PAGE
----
We have new addresses! We used to share a few addresses, but the e911 program now requires that each of our buildings has its own address and mailbox.  If you are sending mail to one of us, please verify that you have the new address.
Debbie LienhartDebbie Lienhart is a member of Earthaven Ecovillage living in the Village Terraces neighborhood. She is co-owner of Useful Plants Nursery, Culture's Edge secretary, and a partner in the Forest Garden Learning Center.

Remembering Snow!
The biggest snowstorm in close to forty years visited us this past December, just in time for the Solstice. Yes, it was a white Kwanzaa (hmm…that’s another story!*), and a deep one too. We received over a foot of the White Blessing, and proceeded to dwell in below-freezing temps 24/7 for almost two weeks. In the midst of it, came rain (I guess it must have gotten above freezing for an hour or two), which then froze. Trees were down all along the state-maintained roads, and there were major delays while utility trucks from as far away as Alabama worked their chain saw magic to clear them. Our own tree damage was not that severe, and our “fellas” were out on the tractor giving us the option to test our tires on our own roads pretty quickly. It probably took a week before most of us dared to venture out—the bamboo on Another Way near the Forest Garden, which always hangs low when there’s an ice storm or snow, didn’t rebound and had to be chopped to the ground for the first time ever, so we could pass.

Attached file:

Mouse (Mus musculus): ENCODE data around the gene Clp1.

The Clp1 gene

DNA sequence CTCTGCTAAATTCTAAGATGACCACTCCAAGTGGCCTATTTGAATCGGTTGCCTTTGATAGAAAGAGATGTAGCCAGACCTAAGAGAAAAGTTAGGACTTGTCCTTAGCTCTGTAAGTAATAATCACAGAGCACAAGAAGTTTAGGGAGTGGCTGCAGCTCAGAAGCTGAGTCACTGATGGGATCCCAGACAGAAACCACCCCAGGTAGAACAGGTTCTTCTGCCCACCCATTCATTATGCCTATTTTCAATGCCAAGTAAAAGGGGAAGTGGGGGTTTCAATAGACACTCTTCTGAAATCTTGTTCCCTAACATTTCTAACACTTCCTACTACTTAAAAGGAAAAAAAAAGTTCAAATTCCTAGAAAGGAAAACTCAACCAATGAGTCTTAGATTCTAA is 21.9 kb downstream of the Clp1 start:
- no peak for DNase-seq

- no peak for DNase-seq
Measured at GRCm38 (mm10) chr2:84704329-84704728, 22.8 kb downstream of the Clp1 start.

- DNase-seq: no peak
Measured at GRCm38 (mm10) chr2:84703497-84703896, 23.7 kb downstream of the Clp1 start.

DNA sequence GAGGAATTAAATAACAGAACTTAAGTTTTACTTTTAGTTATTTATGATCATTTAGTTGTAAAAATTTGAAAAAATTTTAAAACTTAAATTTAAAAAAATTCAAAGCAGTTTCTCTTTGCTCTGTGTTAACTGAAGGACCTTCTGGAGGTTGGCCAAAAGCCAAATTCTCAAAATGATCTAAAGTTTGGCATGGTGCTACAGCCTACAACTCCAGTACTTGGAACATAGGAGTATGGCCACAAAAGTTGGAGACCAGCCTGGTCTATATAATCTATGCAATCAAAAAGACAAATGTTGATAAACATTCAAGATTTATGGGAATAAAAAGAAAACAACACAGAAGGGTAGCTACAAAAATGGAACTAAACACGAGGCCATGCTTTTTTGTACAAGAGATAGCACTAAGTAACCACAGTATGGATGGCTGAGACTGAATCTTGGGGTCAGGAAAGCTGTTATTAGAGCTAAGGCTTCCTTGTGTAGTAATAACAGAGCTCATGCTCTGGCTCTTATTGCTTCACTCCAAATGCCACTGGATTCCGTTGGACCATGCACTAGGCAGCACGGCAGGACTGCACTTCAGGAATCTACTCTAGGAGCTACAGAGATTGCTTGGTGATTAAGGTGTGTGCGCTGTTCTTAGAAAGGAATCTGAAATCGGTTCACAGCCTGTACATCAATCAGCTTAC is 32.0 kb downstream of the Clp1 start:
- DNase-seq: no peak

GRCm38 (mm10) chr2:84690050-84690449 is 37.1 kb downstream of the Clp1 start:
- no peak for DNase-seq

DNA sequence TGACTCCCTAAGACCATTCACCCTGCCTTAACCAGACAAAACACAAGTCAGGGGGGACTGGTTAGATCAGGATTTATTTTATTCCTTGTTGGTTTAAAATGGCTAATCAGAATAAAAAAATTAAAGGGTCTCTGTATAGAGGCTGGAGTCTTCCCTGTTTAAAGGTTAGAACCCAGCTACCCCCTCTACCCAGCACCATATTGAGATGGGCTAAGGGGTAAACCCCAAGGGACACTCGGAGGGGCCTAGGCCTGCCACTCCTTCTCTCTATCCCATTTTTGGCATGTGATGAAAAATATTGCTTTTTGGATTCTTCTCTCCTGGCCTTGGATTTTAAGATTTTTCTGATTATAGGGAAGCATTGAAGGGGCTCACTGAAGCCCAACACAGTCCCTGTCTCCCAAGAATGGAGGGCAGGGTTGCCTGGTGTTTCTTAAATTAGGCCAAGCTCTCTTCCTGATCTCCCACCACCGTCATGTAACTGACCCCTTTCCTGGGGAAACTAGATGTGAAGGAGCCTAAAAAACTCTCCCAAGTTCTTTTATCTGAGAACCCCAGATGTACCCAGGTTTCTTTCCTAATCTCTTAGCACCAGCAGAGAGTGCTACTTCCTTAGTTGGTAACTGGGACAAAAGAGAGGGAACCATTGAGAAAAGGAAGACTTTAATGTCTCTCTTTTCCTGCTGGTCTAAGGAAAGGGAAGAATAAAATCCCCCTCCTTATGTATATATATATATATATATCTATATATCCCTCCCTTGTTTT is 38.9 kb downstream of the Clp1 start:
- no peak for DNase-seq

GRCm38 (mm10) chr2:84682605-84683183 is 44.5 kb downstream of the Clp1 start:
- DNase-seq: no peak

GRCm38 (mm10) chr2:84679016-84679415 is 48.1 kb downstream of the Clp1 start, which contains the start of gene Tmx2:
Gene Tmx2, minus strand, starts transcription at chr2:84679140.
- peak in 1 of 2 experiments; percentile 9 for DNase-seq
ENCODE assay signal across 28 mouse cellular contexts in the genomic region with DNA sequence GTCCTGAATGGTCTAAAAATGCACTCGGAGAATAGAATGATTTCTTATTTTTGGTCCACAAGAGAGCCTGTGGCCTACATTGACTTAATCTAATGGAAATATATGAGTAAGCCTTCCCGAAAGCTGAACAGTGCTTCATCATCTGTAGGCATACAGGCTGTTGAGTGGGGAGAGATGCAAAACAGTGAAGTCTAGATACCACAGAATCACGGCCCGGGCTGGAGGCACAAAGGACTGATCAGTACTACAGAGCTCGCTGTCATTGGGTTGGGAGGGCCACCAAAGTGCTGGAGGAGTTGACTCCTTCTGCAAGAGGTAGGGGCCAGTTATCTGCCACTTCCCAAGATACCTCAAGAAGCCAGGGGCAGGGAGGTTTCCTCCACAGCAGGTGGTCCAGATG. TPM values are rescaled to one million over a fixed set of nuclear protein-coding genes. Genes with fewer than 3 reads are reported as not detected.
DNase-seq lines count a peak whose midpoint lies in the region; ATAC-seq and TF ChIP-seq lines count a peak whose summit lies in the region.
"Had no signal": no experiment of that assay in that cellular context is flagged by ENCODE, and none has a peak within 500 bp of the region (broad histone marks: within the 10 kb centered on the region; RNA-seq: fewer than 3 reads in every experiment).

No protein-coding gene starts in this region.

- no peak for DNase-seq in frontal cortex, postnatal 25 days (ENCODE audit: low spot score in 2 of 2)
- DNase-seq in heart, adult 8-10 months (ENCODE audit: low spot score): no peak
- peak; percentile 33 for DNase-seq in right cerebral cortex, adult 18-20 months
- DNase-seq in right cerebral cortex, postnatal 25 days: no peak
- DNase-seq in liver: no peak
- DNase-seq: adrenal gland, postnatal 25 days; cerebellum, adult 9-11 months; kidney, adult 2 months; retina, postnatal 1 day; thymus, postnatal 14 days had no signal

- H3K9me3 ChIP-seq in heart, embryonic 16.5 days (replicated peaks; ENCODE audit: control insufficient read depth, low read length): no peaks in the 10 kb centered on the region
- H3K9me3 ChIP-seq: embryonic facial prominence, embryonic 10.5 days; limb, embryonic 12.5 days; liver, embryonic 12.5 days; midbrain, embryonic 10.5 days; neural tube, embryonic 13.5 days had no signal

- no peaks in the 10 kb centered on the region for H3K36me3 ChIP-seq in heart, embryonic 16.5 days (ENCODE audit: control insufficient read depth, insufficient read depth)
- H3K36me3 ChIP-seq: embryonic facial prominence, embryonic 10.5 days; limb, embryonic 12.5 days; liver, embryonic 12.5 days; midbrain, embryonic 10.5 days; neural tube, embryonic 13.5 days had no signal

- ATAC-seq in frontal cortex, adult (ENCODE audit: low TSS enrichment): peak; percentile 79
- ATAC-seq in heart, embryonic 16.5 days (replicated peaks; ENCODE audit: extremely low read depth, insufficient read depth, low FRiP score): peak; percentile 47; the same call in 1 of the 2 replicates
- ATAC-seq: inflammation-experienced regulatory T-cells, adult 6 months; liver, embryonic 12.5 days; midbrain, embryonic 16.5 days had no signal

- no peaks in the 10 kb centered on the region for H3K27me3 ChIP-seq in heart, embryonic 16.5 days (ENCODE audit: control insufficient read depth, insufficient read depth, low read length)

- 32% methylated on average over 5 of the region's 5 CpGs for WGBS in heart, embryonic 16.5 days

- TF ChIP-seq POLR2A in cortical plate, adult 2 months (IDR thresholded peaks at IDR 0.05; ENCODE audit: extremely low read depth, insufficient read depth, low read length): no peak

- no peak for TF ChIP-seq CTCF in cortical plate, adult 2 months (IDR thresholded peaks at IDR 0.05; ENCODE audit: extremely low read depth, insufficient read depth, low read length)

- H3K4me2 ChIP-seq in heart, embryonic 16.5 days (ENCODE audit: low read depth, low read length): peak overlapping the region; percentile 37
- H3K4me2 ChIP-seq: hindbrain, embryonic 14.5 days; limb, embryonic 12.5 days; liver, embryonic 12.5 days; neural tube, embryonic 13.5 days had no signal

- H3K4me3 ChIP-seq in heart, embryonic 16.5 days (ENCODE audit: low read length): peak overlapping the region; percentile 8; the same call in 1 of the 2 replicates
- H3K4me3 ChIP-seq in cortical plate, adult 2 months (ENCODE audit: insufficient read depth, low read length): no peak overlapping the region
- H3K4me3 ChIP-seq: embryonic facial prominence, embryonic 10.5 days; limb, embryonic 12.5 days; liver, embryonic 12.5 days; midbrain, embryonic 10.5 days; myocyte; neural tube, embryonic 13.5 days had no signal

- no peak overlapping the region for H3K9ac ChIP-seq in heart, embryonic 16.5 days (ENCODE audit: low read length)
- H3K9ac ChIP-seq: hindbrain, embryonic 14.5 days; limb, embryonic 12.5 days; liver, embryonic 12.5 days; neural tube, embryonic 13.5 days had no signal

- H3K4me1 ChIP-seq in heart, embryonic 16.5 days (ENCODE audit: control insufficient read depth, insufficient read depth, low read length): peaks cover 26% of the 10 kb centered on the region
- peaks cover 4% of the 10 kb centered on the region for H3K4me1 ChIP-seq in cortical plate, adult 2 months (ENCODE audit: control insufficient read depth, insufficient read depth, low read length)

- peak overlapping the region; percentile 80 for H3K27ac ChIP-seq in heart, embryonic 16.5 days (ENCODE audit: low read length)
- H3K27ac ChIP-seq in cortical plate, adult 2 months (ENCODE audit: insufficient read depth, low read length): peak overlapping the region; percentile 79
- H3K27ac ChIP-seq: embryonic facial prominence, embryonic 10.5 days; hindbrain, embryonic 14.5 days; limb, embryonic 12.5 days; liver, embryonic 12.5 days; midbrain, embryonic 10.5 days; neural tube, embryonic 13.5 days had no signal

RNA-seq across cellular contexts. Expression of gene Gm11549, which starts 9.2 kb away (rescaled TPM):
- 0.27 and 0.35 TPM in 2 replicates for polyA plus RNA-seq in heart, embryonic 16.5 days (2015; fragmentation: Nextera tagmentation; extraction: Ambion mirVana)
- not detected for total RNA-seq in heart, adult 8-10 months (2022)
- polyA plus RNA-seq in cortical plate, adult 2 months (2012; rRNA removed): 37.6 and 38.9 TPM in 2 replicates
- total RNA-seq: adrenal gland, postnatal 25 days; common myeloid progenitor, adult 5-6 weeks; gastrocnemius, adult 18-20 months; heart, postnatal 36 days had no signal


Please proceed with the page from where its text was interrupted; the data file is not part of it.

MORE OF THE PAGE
enjoying a hot tub in the snowOverall, we were pretty cozy and content, and we know that the White Blessing is just what the water table and the soil need for extra nourishment. There hasn’t been much snow here in many years. Oh, but then the thawing—paths and roads as mushy as mud stew. Gravel patches to get through the worst of it are all we can expect until the roads do their own version of “mending” and are solid enough again to let repairs last.